Roles and Collaboration

In the field of education, many assumed roles have changed in recent years. Amongst the changes, one truth remains, to effectively serve students, educators need to engage in team collaboration. We asked a variety of professionals how they collaborate with others to best meet the needs of children who are deaf and hard of hearing.

Question: What do you see as your specific role(s) in serving a student with hearing loss?

  • Support in the school building for device or other hearing issues. His case manager is the hearing itinerant and is at the school once a week. -SLP 
  • To provide educational support to improve their listening access within their learning environment. To empower them and their care team to feel as though they have an understanding of the technology to be able to advocate for themselves to have the best access to sound. –AuD 
  •  In-servicing staff members who work with the students on how their hearing loss can impact them across different environments, as well as how their hearing assistive technology works. Troubleshooting equipment (DMs, hearing aids, cochlear implants, BAHAs).  Providing support to the student, their family, and other members of the IEP team to ensure they have the individualized support they need to succeed in educational settings. –Itinerant ToD 
  • As a co-teacher in a STEM and Social Studies general education classroom, my role is to help that student fully understand the curriculum with accommodations. I also work closely with their hearing itinerant to help create academic goals. –Sp Ed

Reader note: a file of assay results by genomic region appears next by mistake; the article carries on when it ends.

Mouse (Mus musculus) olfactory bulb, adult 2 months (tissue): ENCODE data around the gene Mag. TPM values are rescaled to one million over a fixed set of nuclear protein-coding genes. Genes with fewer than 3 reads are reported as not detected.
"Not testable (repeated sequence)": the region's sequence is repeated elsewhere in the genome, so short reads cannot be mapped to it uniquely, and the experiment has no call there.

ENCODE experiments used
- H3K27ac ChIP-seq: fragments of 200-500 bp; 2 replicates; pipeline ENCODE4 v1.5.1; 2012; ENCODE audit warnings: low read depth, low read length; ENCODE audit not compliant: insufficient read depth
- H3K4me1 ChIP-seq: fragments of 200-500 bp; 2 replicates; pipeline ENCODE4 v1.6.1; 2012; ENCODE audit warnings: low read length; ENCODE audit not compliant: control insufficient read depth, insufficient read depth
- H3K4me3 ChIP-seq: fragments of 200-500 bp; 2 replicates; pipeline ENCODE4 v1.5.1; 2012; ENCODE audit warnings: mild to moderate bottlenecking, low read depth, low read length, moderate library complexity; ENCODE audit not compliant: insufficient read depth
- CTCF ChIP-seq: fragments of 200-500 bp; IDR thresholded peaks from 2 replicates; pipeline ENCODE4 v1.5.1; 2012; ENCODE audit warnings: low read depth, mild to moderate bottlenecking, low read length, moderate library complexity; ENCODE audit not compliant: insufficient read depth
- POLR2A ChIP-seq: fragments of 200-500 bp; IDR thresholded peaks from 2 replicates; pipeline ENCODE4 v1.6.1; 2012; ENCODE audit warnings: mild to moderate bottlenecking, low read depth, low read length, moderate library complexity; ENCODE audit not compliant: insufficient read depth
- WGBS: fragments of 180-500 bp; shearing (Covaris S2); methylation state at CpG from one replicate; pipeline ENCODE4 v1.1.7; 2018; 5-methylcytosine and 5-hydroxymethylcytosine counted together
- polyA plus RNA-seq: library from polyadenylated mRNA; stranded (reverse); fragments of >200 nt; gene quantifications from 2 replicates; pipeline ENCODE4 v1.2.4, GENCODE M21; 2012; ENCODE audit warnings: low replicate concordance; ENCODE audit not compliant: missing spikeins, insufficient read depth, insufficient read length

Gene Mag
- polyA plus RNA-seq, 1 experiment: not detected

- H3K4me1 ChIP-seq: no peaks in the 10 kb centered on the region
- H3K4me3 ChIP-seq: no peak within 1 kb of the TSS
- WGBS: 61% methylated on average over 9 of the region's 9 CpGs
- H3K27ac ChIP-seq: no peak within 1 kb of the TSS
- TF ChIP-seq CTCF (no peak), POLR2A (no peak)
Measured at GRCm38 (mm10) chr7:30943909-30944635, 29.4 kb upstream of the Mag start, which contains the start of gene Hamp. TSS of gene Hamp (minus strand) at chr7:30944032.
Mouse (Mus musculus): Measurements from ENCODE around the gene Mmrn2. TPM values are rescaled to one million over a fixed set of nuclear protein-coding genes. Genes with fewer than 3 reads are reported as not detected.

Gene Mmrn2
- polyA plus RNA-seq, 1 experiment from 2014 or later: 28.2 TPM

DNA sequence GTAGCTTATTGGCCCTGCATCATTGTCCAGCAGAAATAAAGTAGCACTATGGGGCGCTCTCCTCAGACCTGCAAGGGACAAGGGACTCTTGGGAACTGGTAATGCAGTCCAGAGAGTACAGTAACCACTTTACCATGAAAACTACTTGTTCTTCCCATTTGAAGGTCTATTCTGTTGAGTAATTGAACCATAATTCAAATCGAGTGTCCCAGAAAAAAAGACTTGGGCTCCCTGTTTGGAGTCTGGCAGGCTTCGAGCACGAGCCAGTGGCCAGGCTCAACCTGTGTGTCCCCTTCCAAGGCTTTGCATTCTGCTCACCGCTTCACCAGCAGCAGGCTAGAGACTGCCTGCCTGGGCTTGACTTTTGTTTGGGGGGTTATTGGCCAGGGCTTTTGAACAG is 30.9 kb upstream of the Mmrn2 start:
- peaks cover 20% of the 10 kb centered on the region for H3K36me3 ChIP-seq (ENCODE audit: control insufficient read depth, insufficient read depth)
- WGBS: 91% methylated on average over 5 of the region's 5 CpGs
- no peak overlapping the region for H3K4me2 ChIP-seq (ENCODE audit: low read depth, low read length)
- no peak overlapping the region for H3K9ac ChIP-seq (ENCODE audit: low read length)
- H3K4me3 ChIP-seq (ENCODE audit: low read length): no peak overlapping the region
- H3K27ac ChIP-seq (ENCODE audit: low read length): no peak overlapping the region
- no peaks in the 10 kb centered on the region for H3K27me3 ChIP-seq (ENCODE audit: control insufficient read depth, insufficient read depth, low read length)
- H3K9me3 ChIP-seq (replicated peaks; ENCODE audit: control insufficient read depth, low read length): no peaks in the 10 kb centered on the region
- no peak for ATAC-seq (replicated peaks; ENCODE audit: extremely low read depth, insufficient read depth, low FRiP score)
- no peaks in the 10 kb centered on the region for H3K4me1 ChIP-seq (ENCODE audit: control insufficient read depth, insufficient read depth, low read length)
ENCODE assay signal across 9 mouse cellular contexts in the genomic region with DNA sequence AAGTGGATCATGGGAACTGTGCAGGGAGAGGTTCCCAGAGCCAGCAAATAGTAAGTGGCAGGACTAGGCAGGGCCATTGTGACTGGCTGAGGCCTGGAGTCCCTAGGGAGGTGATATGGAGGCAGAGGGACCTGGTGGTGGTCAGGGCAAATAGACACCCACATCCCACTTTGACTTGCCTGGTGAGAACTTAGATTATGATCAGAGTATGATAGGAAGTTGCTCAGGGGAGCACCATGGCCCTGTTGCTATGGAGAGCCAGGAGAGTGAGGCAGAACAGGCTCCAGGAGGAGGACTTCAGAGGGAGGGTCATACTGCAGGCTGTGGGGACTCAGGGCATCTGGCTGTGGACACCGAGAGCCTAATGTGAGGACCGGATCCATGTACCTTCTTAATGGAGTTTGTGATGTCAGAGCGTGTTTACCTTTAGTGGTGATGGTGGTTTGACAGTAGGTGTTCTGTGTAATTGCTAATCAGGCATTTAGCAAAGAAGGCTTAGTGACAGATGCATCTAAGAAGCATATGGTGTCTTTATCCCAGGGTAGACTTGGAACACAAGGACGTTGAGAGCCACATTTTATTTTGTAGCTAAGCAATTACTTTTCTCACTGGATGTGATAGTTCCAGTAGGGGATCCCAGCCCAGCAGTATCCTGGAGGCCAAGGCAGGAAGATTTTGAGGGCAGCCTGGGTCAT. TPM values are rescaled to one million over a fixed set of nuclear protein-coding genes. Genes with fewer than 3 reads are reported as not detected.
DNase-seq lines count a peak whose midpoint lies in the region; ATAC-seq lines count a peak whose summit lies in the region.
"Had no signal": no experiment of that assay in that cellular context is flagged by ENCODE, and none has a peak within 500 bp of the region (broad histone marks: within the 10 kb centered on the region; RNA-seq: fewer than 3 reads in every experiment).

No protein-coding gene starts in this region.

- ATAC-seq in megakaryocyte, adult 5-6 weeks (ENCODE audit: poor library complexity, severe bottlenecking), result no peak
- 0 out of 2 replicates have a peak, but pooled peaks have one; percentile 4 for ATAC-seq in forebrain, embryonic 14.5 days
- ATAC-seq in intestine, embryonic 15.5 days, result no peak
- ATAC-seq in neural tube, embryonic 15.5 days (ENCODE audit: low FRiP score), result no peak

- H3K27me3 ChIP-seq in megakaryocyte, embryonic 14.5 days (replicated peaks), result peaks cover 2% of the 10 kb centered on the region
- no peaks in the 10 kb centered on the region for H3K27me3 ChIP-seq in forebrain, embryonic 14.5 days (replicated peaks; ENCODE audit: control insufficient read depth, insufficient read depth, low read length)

• In addition to teaching the curriculum and assuring the student has the accommodations needed to be successful, I collaborate with the district resources and am responsible for maintaining the Roger device and making sure it’s working properly. –Gen Ed 
  • Address the outcomes in the IFSP while working with the team. –EI 
  • When I am serving a child with hearing loss (and vision) and because all of the children I see have vision loss, I always love to incorporate all of their senses- hearing, touch, sight, smell, and taste. I think it’s important to teach families about how the importance of narrating their child’s day. During diaper changes, during play, during bath time and meal times… So, really being intentional and really explaining what’s going to happen before it happens. –EI & Vision Specialist 

Question: With whom, and how, do you collaborate when serving a student with hearing loss? 

  • Teachers, parents, other services providers -SLP 
  • TOD/HH, speech pathologist, special education teachers, occupational therapists, classroom teachers, assistant principals, school nurses, personal nurses, paraprofessionals, directors of student services. –AuD 
  • Audiologists, Speech Language Pathologists, General Education Classroom Teachers, Special Education Teachers, School Psychologists, School Nurses, Other Teachers of the Deaf/Hard of Hearing! –Itinerant ToD  
  • I collaborate with the general education teacher, the hearing itinerant, and their case manager (if I am not the case manager). We meet and discuss the student’s progress, their goals, and how they are doing in class. We review data and assessments to determine if the student is on track to meeting their goals. –Sp Ed 
  • I collaborate with specialist teachers, lunchroom aides, the Itinerant Teacher for the Deaf/Hearing Impaired, and the Educational Audiologist. –Gen Ed 
  • Early Intervention Teacher of the Deaf (EI-ToD) –EI